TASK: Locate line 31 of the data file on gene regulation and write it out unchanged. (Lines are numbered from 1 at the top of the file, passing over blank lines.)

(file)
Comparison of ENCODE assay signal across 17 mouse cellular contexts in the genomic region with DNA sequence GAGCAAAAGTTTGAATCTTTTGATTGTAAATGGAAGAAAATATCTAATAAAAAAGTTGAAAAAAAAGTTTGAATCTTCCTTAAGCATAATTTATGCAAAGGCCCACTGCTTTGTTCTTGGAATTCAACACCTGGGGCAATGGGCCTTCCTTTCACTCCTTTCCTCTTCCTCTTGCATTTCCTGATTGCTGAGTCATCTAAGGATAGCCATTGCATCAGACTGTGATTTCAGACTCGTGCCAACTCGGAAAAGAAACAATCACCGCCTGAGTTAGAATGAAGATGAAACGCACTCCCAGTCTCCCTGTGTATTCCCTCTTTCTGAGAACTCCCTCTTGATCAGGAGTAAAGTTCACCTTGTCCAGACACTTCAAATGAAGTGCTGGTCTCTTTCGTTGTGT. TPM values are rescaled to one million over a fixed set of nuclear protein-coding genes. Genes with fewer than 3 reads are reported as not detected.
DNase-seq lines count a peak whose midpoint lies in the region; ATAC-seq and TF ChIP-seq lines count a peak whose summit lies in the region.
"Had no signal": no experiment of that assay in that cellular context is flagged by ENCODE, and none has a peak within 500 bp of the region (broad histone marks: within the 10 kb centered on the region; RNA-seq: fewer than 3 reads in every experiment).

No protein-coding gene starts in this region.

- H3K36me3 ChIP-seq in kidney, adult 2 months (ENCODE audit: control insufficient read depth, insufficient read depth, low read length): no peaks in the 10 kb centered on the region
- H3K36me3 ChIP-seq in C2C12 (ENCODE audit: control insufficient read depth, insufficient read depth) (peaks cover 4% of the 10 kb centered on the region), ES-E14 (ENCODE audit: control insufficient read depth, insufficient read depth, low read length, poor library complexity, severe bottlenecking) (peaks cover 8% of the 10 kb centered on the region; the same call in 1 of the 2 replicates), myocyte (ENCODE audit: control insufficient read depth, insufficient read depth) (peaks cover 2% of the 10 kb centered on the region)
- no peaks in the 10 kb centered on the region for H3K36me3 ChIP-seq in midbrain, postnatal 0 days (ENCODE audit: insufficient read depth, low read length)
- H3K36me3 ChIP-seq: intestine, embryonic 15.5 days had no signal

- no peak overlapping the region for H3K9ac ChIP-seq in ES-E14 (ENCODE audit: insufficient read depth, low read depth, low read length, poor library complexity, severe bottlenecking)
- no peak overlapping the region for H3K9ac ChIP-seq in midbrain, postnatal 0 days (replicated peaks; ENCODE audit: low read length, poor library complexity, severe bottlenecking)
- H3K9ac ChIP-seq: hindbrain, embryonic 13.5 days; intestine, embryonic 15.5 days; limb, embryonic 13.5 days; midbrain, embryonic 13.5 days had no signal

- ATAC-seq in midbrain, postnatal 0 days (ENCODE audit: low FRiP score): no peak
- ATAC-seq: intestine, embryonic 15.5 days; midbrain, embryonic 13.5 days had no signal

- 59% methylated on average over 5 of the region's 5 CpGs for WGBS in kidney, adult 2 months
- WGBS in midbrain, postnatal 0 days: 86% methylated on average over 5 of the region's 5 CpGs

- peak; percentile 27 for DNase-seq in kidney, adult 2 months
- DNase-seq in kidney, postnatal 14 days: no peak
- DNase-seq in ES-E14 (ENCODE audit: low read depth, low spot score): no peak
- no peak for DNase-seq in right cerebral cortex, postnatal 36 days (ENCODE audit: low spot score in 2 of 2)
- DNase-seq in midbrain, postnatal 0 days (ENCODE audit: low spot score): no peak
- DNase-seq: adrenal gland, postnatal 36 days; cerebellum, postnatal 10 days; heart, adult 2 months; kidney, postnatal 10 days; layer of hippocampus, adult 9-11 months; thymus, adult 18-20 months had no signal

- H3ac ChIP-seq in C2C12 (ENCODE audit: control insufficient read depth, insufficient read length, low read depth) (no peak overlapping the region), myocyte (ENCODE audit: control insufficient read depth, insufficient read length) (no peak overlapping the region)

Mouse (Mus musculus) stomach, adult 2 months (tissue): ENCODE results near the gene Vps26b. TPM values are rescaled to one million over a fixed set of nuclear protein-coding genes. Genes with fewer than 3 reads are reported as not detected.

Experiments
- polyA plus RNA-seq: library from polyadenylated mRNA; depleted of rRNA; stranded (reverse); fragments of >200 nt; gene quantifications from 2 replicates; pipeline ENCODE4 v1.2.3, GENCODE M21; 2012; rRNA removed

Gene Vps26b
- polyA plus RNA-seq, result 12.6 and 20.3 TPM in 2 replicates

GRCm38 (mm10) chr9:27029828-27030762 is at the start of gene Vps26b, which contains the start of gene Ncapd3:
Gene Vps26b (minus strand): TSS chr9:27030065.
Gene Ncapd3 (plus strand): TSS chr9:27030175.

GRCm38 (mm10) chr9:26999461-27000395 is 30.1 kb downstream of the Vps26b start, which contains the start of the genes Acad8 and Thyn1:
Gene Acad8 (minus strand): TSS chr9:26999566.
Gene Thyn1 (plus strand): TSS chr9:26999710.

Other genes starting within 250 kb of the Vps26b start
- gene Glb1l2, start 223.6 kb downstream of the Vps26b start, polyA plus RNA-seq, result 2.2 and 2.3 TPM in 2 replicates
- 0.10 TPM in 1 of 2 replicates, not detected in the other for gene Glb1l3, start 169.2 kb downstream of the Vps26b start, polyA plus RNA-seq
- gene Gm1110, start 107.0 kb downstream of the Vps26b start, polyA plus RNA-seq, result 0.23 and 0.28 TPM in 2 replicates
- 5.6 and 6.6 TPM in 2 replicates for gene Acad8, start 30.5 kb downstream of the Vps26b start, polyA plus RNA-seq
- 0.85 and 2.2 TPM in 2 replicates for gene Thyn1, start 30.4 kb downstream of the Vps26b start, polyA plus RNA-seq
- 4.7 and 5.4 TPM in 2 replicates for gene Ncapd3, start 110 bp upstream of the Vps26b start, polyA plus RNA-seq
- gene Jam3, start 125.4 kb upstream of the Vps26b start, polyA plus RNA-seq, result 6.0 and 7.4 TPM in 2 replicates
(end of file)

GRCm38 (mm10) chr9:26999461-27000395 is 30.1 kb downstream of the Vps26b start, which contains the start of the genes Acad8 and Thyn1: